Painting Modern Life

Explore how early modern artists forged new directions in painting.


Rise of the Modern City

Discover the ways in which artists, photographers, and architects changed the landscape of modern cities.


Modern Landscapes

Discover groundbreaking techniques in early modern landscape paintings.


Modern Portraits

Explore how early modern painters pushed the boundaries of traditional portraiture.


Popular Culture

Learn about the influence of early forms of posters and advertising on art.


The emergence of the modern city in the early 1900s was shaped by industry, innovations in transportation (railroads in particular), and mass migrations of people. The turn of the 20th century was a time of modern invention, intense art production, and relative peace that the French termed La Belle Époque, or “the beautiful era.” Paris was among the cities in Europe and America that changed and grew most rapidly with advances in technology and engineering. In manufacturing, machine-based production displaced handcrafted goods; machines took up the business of farming, and factories sprung up in suburbs outside the city. Methods of cross-continental transportation—the railroad and steamship—moved both people and goods in and out of urban centers at an unprecedented rate. In Paris, city dwellers were alternately awed or repelled by modern engineering marvels like the new subway system and the Eiffel Tower.

Some people believed that this was wonderful progress; others worried that machines would render humanity obsolete. For artists, photographers, designers, and architects the city became an important subject as they developed new ways of documenting the dramatic changes.

French for “beautiful era,” a term that describes the period in French history beginning in 1890 and ending at the start of World War I in1914, which was characterized by optimism, relative peace across Europe, and new discoveries in technology and science.

Relating to or characteristic of a city.

Relating to or characteristic of an area, usually residential, on the outskirts of a city.

The visual or narrative focus of a work of art.

A copy or reproduction.

Modern can mean related to current times, but it can also indicate a relationship to a particular set of ideas that, at the time of their development, were new or even experimental.

The natural landforms of a region; also, an image that has natural scenery as its primary focus.

A new invention or idea.

Multimedia

A slideshow of “portraits of home” as submitted by the MoMA Learning community. Share your own photos of home by uploading them to Flickr with the tag “MoMA Learning My City.” Check this page often to see what others have added!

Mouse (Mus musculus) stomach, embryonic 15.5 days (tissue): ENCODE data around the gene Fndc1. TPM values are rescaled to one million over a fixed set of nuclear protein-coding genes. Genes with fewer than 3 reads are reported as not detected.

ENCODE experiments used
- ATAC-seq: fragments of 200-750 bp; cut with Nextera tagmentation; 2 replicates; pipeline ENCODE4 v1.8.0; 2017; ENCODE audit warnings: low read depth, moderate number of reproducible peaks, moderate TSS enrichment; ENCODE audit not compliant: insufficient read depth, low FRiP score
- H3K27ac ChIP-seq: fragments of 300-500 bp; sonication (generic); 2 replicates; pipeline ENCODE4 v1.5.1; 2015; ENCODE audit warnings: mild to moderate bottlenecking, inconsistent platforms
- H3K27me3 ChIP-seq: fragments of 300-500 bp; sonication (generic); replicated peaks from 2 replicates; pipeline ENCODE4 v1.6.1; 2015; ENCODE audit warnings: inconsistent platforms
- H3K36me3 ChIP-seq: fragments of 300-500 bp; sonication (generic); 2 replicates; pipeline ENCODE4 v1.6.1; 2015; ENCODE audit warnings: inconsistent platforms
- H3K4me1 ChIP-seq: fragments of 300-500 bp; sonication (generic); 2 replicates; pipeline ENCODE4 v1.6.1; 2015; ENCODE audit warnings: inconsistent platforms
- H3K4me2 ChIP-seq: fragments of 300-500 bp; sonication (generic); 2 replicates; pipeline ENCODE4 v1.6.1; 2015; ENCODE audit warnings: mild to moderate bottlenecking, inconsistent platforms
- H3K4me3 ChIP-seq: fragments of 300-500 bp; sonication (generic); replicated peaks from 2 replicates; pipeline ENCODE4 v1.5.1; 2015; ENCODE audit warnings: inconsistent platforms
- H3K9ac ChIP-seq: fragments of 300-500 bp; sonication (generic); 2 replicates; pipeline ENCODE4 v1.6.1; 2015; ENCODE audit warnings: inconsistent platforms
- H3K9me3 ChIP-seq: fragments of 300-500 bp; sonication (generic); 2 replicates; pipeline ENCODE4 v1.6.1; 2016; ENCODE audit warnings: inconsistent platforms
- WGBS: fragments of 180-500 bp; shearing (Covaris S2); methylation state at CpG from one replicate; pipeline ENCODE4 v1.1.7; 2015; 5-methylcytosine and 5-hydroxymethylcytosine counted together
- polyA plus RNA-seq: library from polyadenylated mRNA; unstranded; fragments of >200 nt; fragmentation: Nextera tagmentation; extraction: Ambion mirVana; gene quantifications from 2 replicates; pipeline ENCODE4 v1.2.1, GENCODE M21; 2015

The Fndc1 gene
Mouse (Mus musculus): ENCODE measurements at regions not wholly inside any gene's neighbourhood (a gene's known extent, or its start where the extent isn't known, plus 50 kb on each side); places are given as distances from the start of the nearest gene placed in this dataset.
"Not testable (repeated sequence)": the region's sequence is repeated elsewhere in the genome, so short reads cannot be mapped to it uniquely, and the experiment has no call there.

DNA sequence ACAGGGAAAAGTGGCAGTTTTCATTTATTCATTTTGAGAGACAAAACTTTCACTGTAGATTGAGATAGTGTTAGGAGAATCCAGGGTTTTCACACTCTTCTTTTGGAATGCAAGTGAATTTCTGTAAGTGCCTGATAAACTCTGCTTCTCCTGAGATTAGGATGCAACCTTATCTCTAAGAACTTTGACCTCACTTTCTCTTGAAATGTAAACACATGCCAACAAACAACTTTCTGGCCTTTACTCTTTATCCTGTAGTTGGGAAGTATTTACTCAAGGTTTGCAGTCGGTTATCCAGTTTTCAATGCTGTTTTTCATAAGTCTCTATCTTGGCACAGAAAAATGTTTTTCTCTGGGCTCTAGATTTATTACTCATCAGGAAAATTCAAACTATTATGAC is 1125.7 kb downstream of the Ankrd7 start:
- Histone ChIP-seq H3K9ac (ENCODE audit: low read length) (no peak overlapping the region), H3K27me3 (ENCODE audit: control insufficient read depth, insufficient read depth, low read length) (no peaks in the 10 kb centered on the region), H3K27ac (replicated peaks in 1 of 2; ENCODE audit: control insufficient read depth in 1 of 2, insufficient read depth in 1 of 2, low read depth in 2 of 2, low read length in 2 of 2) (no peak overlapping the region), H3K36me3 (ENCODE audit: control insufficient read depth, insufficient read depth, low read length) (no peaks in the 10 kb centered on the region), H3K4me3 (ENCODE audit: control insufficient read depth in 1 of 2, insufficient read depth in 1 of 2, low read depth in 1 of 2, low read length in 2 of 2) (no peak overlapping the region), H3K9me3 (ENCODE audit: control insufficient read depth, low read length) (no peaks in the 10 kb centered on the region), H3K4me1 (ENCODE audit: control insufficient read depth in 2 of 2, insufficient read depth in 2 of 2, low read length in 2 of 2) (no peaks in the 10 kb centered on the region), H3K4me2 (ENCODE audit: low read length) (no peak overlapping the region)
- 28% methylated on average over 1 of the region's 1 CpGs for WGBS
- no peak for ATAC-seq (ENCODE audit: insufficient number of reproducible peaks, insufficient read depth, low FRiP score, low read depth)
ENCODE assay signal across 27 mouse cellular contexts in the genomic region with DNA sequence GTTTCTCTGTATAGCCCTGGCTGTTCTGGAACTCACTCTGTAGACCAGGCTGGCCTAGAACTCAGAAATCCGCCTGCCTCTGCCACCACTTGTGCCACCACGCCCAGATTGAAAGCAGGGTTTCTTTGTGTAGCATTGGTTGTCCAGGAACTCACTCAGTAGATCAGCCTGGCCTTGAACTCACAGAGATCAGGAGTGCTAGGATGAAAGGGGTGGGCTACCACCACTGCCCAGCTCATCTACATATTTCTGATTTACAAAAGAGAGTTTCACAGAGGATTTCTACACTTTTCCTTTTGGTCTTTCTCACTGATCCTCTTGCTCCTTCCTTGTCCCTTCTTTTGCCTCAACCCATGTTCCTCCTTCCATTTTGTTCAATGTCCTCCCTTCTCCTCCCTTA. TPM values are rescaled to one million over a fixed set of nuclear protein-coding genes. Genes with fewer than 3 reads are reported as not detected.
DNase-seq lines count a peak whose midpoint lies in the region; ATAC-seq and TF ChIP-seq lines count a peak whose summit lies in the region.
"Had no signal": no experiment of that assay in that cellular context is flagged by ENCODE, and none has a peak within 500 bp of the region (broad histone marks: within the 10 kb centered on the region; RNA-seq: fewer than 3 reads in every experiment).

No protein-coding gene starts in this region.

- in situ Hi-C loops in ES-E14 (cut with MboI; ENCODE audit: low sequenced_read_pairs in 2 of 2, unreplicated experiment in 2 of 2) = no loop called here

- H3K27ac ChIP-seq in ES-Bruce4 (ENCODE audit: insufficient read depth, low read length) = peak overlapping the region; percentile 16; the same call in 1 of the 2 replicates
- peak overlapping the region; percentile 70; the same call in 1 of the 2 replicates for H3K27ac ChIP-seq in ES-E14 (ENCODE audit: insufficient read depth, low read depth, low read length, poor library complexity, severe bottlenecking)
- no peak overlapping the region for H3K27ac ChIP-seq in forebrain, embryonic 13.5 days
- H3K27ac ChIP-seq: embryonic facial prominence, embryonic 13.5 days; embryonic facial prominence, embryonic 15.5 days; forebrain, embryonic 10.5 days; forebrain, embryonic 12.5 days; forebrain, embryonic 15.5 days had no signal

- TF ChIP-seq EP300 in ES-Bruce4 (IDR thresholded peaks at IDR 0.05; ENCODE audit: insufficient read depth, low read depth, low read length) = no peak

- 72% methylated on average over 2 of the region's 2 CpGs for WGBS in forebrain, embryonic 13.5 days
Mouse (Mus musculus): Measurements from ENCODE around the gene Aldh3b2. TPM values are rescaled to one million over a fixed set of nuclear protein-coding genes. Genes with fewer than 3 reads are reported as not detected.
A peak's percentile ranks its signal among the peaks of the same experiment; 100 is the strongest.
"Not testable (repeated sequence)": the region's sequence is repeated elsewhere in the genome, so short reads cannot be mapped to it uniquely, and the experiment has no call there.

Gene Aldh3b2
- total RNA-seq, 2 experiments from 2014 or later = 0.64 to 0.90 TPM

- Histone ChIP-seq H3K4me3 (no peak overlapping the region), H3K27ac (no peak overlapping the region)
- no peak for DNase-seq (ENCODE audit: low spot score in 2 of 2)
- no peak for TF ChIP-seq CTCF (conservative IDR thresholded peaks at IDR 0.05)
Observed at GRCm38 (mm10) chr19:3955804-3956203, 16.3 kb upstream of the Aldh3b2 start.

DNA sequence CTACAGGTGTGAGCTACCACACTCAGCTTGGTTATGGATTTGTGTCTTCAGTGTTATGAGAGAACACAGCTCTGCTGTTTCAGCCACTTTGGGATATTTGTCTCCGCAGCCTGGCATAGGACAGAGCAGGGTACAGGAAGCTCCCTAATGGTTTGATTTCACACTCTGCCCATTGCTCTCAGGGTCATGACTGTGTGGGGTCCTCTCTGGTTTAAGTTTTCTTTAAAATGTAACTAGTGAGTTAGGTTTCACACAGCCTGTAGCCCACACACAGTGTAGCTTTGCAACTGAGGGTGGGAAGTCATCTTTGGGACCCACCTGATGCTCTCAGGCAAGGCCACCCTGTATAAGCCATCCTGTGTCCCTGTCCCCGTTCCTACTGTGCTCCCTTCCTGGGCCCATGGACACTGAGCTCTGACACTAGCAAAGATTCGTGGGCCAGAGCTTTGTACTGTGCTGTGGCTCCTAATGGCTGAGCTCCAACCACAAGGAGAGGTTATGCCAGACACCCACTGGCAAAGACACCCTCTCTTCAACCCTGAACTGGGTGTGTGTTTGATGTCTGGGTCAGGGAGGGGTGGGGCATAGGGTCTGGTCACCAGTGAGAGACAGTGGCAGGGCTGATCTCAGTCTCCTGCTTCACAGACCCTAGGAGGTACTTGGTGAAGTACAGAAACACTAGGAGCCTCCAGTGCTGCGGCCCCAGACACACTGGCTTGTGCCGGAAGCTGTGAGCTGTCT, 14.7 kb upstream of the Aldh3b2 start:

Questions & Activities

  1. Document Your City with Photographs

    Make. Photograph your town or city, looking for interesting architecture, landscapes, monuments, or street scenes. During your hunt for interesting scenes, be sure to pay attention to how you frame and crop your image to compose the most visually rich image possible. Think about Atget’s project of recording “documents” rather than art. What are your photos more like, art or documents?

    Share. Share your photographic portrait of home! Upload and share them on Flickr by tagging them “MoMA Learning My City.” See the Flickr slideshow further down on this page to see other contributions!

  2. Create Your Own Mini World’s Fair

    The 1889 Exposition Universelle, or World’s Fair, took place in Paris and showcased new innovations, recent geographical and scientific discoveries, and works of art. World’s Fairs, or Expos, as they are often called today, still take place and are hosted by various countries.

    Conceptualize your own mini world’s fair. Come up with a list of themes or ideas your fair should represent (i.e., technology, innovation, environment, politics, etc.). Include photographs, drawings, or replicas of important inventions already in existence (or drawings or models of your own inventions) that you would like to include in your fair. Consider how your environment influences how you think, work, live, and play.

  3. Design and Advertise a City Improvement

    The Paris Métropolitain (subway) improved life in the city by making transportation cleaner and faster. Guimard’s gates helped advertise the Métro, making it the most popular way to travel around Paris.

    Step one: Think about something you would like to do to improve your city, neighborhood, or school. Sketch it out.

    Step two: Sell the idea in an advertisement of your own design. Think about ways to entice people to use your improvement. What slogans could you use? What celebrities or images would you include?